Studies have shown that mid-life physical activity has been associated with better overall health of individuals at older ages. However, the impact of taking up physical activity in later life has not been as closely examined. A recent study addresses the question of the impact of late-life physical activity with outcomes related to healthy aging.
At the beginning of this study, a nationally representative group of 3,454 disease-free English adults with an average age of 64 years old was surveyed about their physical activity in 2003 and 2004. A follow-up eight years later looked at the potential impact of these individuals’ level of physical activity at the time of the survey. At the start of this study, participants were asked how frequently they participated in vigorous, moderate, and light physical activities. Based on their responses, participants were categorized as inactive (no moderate or vigorous activity on a weekly basis), moderately active (moderate physical activity at least once a week), and vigorously active (vigorous physical activity at least once a week). Information on changes in physical activity was also collected and participants were categorized into four groups: always inactive, became inactive, became active, and always active. Here, “active” was defined as doing either moderate or vigorous activity at least once a week. These groupings of participants were then evaluated on how members of each category compared with others in terms of healthy aging. For these researchers, four domains made up healthy aging: 1) being free from chronic disease, 2) having no major cognitive impairment, 3) having no major physical limitations, and 4) having good mental health.
Eight years after the initial evaluation of physical activity, 19 percent of the participants were defined as engaged in healthy aging. On the other hand, 38 percent of the participants had developed a chronic illness, 18 percent had developed depressive symptoms, 32 percent reported a physical disability, 19 percent had cognitive impairment, and 18 percent had reduced mobility. When the level of physical activity at the start of the study was taken into account, those participants with moderate activity were 3.1 times more likely to be healthy agers, and those with vigorous activity were 4.3 times more likely eight years later. This greater likelihood of being a healthy ager among these groups was not affected even when biological risk factors were taken into account. Looking at demographic factors, the wealthy were more likely to be healthy agers, and smokers were less likely to be healthy agers.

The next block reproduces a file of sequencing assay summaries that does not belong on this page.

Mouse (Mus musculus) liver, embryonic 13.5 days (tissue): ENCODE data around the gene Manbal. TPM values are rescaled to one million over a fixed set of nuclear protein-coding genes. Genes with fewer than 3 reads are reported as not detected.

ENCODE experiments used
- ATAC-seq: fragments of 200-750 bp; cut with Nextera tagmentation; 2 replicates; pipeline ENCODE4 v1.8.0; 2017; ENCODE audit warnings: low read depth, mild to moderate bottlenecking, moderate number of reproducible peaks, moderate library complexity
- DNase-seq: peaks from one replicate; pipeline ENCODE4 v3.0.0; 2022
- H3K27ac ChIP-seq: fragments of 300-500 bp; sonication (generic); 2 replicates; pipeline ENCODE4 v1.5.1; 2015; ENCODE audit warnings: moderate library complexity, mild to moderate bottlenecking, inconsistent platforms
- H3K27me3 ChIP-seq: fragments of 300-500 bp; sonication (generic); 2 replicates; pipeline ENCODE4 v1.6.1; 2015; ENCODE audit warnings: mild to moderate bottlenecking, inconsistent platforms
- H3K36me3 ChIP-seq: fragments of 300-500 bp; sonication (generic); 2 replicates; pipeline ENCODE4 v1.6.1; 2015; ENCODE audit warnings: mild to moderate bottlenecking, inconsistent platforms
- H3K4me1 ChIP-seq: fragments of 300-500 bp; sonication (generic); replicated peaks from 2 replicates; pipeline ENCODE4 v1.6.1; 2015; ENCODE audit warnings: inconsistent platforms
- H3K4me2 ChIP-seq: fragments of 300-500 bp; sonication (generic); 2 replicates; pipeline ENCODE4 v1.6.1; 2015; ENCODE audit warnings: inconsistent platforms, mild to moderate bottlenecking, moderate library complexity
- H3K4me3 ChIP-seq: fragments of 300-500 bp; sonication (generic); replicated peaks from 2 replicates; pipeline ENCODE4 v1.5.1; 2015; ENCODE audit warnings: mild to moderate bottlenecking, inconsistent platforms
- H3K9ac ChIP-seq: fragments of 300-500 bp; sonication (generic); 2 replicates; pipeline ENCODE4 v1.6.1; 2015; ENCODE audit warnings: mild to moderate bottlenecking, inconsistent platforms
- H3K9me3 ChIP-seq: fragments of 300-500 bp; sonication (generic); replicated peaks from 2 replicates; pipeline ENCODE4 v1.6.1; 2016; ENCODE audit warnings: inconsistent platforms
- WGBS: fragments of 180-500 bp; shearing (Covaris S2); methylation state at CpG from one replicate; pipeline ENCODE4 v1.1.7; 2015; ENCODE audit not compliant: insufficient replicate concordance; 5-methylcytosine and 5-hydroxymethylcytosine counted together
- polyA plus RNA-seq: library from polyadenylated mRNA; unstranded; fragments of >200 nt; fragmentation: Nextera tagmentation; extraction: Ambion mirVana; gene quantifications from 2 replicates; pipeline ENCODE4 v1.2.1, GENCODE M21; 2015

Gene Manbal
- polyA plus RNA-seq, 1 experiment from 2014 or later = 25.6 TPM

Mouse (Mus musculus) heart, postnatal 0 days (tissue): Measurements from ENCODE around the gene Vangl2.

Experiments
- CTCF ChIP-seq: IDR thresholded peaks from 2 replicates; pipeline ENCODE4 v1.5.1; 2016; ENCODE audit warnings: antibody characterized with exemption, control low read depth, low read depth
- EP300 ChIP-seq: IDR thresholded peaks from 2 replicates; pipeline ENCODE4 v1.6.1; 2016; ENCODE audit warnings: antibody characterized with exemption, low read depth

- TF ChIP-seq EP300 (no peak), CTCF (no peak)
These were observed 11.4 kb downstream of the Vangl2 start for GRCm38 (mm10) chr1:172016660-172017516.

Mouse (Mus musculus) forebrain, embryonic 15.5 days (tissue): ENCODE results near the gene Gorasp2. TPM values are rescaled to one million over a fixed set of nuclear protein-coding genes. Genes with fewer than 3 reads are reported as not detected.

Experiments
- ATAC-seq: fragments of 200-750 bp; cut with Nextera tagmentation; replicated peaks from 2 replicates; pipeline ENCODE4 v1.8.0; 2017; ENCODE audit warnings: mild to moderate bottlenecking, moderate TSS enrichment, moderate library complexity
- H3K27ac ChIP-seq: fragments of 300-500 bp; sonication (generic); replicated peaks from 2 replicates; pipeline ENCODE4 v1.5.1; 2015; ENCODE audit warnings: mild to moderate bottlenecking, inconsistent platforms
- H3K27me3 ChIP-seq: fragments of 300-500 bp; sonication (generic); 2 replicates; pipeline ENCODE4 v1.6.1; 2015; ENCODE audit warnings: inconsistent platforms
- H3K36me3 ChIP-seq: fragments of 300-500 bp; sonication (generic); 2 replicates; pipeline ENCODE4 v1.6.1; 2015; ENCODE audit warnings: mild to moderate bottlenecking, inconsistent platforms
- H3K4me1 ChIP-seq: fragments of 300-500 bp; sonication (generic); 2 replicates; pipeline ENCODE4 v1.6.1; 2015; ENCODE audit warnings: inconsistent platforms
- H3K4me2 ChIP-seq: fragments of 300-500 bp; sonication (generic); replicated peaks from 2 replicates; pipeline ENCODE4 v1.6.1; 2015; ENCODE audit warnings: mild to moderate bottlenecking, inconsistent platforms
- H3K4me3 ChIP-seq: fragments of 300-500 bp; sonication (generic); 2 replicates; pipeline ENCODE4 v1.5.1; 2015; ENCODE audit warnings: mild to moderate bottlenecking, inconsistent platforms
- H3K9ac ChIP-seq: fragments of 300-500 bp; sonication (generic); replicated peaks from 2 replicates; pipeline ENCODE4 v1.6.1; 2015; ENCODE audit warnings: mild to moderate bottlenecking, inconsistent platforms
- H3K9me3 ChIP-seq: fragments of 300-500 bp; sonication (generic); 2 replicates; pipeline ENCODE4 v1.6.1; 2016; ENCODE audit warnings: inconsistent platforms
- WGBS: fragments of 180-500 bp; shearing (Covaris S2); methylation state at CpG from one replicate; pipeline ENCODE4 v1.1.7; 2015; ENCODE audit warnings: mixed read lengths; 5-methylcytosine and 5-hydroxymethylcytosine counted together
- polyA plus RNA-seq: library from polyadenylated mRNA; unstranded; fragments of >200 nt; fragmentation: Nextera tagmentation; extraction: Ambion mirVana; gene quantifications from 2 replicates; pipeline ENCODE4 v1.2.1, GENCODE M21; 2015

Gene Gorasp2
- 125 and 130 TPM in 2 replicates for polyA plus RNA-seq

Turning to changes in physical activity, over a four-year period, 9 percent of the participants remained inactive, 12 percent became inactive, 9 percent became active, and 70 percent remained active. When compared to those individuals who remained inactive, those individuals who became inactive had a 2.5 times greater likelihood of being healthy agers, suggesting that prior physical activity can have a positive benefit even if it is not continued. Those participants who became active had a 3.6 times greater likelihood of being classified as healthy agers than those who remained inactive, suggesting that even despite earlier inactivity, becoming more physically active later in life can still have positive health outcomes. Lastly, those who remained active had the highest likelihood of being defined as healthy agers compared to those who remained inactive. Those who remained active had 9.5 times the likelihood of being healthy agers. Similar patterns remained even after adjusting for alcohol, smoking, marital status, and income.
The reasons for this impact of late-life physical activity remain unclear, but the researchers suggest that these healthy aging outcomes may be due to the impact of physical activity on decreasing low-level inflammation in the body, which has been linked to components of healthy aging ranging from chronic disease to depression to cognitive decline to disability.
Regardless of the mechanisms behind these outcomes, this research makes clear the importance of public health initiatives designed to get individuals to engage in physical activity, and makes clear that initiatives encouraging a more active lifestyle should also extend to older adults who have previously been inactive.
Hamer M, Lavoie KL and Bacon SL. Taking up physical activity in later life and healthy ageing: the English longitudinal study of ageing. British Journal of Sports Medicine. (2013). DOI:10.1136/bjsports-2013-092993